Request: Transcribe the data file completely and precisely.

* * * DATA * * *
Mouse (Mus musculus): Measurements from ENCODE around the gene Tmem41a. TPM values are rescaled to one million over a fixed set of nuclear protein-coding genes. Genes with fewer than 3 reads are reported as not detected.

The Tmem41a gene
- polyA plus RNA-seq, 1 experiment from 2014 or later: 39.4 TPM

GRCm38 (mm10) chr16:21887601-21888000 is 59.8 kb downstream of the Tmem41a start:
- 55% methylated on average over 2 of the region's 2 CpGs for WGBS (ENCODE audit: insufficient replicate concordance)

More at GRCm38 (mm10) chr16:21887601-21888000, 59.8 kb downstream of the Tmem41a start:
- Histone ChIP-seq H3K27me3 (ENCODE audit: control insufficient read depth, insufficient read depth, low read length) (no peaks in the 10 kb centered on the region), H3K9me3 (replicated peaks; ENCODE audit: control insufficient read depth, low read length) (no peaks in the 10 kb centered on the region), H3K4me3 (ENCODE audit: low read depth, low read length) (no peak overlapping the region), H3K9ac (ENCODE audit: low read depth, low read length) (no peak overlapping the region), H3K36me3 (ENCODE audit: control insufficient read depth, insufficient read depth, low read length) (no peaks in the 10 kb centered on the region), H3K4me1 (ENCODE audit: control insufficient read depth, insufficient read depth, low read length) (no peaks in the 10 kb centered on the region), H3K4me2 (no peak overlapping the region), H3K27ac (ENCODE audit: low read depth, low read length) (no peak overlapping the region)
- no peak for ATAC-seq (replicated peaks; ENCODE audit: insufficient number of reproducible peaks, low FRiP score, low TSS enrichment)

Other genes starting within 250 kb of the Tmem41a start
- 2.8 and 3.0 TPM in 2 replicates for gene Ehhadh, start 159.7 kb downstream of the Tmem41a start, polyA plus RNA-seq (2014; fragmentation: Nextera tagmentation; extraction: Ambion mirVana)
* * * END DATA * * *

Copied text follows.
Mouse (Mus musculus): Measurements from ENCODE around the gene Tmem41a. TPM values are rescaled to one million over a fixed set of nuclear protein-coding genes. Genes with fewer than 3 reads are reported as not detected.

The Tmem41a gene
- polyA plus RNA-seq, 1 experiment from 2014 or later: 39.4 TPM

GRCm38 (mm10) chr16:21887601-21888000 is 59.8 kb downstream of the Tmem41a start:
- 55% methylated on average over 2 of the region's 2 CpGs for WGBS (ENCODE audit: insufficient replicate concordance)

More at GRCm38 (mm10) chr16:21887601-21888000, 59.8 kb downstream of the Tmem41a start:
- Histone ChIP-seq H3K27me3 (ENCODE audit: control insufficient read depth, insufficient read depth, low read length) (no peaks in the 10 kb centered on the region), H3K9me3 (replicated peaks; ENCODE audit: control insufficient read depth, low read length) (no peaks in the 10 kb centered on the region), H3K4me3 (ENCODE audit: low read depth, low read length) (no peak overlapping the region), H3K9ac (ENCODE audit: low read depth, low read length) (no peak overlapping the region), H3K36me3 (ENCODE audit: control insufficient read depth, insufficient read depth, low read length) (no peaks in the 10 kb centered on the region), H3K4me1 (ENCODE audit: control insufficient read depth, insufficient read depth, low read length) (no peaks in the 10 kb centered on the region), H3K4me2 (no peak overlapping the region), H3K27ac (ENCODE audit: low read depth, low read length) (no peak overlapping the region)
- no peak for ATAC-seq (replicated peaks; ENCODE audit: insufficient number of reproducible peaks, low FRiP score, low TSS enrichment)

Other genes starting within 250 kb of the Tmem41a start
- 2.8 and 3.0 TPM in 2 replicates for gene Ehhadh, start 159.7 kb downstream of the Tmem41a start, polyA plus RNA-seq (2014; fragmentation: Nextera tagmentation; extraction: Ambion mirVana)